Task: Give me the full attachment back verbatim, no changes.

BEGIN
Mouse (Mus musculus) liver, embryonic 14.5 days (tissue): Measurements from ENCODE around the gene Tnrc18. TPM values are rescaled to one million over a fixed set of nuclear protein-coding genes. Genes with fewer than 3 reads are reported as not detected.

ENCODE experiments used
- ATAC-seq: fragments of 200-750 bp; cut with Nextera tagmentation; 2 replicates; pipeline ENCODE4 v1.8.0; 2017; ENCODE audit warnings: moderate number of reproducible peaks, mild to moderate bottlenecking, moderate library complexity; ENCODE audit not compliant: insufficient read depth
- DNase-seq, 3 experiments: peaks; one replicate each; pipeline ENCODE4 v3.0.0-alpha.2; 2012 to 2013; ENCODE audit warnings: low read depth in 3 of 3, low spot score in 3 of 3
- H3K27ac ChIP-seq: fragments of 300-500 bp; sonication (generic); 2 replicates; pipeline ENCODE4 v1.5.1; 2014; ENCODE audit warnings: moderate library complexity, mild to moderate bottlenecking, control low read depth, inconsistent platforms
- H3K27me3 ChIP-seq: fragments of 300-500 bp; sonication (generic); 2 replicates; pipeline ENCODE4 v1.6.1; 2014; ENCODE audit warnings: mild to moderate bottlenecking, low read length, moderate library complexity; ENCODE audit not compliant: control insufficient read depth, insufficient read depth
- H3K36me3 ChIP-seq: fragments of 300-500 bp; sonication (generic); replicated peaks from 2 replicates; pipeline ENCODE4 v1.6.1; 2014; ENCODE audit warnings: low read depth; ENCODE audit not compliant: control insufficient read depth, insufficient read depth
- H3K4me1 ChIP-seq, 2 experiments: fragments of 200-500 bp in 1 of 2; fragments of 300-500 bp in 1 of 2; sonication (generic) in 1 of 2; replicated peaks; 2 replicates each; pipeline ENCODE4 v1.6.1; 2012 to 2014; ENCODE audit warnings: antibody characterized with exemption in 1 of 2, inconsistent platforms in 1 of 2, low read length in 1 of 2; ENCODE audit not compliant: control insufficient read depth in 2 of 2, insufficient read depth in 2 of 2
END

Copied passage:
Mouse (Mus musculus) liver, embryonic 14.5 days (tissue): Measurements from ENCODE around the gene Tnrc18. TPM values are rescaled to one million over a fixed set of nuclear protein-coding genes. Genes with fewer than 3 reads are reported as not detected.

ENCODE experiments used
- ATAC-seq: fragments of 200-750 bp; cut with Nextera tagmentation; 2 replicates; pipeline ENCODE4 v1.8.0; 2017; ENCODE audit warnings: moderate number of reproducible peaks, mild to moderate bottlenecking, moderate library complexity; ENCODE audit not compliant: insufficient read depth
- DNase-seq, 3 experiments: peaks; one replicate each; pipeline ENCODE4 v3.0.0-alpha.2; 2012 to 2013; ENCODE audit warnings: low read depth in 3 of 3, low spot score in 3 of 3
- H3K27ac ChIP-seq: fragments of 300-500 bp; sonication (generic); 2 replicates; pipeline ENCODE4 v1.5.1; 2014; ENCODE audit warnings: moderate library complexity, mild to moderate bottlenecking, control low read depth, inconsistent platforms
- H3K27me3 ChIP-seq: fragments of 300-500 bp; sonication (generic); 2 replicates; pipeline ENCODE4 v1.6.1; 2014; ENCODE audit warnings: mild to moderate bottlenecking, low read length, moderate library complexity; ENCODE audit not compliant: control insufficient read depth, insufficient read depth
- H3K36me3 ChIP-seq: fragments of 300-500 bp; sonication (generic); replicated peaks from 2 replicates; pipeline ENCODE4 v1.6.1; 2014; ENCODE audit warnings: low read depth; ENCODE audit not compliant: control insufficient read depth, insufficient read depth
- H3K4me1 ChIP-seq, 2 experiments: fragments of 200-500 bp in 1 of 2; fragments of 300-500 bp in 1 of 2; sonication (generic) in 1 of 2; replicated peaks; 2 replicates each; pipeline ENCODE4 v1.6.1; 2012 to 2014; ENCODE audit warnings: antibody characterized with exemption in 1 of 2, inconsistent platforms in 1 of 2, low read length in 1 of 2; ENCODE audit not compliant: control insufficient read depth in 2 of 2, insufficient read depth in 2 of 2